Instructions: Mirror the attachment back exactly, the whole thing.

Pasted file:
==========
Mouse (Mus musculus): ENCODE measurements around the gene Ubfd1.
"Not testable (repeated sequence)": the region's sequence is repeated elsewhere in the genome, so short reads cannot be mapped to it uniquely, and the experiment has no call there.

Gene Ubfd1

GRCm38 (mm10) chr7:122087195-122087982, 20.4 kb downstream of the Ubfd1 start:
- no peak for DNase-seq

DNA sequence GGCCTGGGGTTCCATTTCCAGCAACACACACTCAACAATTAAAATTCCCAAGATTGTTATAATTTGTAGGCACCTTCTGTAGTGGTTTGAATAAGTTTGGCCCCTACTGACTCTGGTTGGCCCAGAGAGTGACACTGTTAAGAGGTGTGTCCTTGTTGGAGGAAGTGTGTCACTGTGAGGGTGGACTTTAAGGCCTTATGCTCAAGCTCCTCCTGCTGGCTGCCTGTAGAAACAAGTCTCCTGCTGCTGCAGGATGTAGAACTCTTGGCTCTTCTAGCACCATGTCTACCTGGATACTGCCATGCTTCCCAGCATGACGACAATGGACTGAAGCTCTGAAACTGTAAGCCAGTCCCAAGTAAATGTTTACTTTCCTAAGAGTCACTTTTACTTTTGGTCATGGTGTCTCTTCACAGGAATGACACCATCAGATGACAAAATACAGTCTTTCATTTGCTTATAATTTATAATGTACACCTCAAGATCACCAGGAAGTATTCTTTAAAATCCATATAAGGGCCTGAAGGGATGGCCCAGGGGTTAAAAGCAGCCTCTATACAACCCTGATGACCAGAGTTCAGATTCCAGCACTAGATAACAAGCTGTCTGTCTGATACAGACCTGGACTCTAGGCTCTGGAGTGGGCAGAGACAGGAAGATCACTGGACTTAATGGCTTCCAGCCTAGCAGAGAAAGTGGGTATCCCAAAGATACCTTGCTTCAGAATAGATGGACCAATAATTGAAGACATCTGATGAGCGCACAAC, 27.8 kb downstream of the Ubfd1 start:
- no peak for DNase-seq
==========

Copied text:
Mouse (Mus musculus): ENCODE measurements around the gene Ubfd1.
"Not testable (repeated sequence)": the region's sequence is repeated elsewhere in the genome, so short reads cannot be mapped to it uniquely, and the experiment has no call there.

Gene Ubfd1

GRCm38 (mm10) chr7:122087195-122087982, 20.4 kb downstream of the Ubfd1 start:
- no peak for DNase-seq

DNA sequence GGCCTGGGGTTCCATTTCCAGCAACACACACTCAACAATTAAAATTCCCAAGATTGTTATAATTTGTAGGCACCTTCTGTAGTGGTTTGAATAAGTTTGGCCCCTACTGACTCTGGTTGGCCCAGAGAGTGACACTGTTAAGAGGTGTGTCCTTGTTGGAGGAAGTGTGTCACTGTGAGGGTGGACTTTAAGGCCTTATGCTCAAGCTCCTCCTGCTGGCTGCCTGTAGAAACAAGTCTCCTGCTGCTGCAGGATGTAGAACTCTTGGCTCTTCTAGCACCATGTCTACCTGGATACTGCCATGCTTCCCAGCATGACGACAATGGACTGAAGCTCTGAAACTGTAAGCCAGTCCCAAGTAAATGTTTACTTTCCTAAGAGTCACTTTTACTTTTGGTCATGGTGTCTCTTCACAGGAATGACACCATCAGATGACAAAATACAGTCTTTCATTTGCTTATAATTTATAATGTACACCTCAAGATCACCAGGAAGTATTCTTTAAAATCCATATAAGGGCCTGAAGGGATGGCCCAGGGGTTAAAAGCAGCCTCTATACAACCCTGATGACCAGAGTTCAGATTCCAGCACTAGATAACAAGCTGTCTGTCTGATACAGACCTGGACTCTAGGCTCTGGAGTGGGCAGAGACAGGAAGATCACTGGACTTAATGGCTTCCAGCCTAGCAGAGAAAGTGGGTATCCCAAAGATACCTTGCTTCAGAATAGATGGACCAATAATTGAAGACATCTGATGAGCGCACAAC, 27.8 kb downstream of the Ubfd1 start:
- no peak for DNase-seq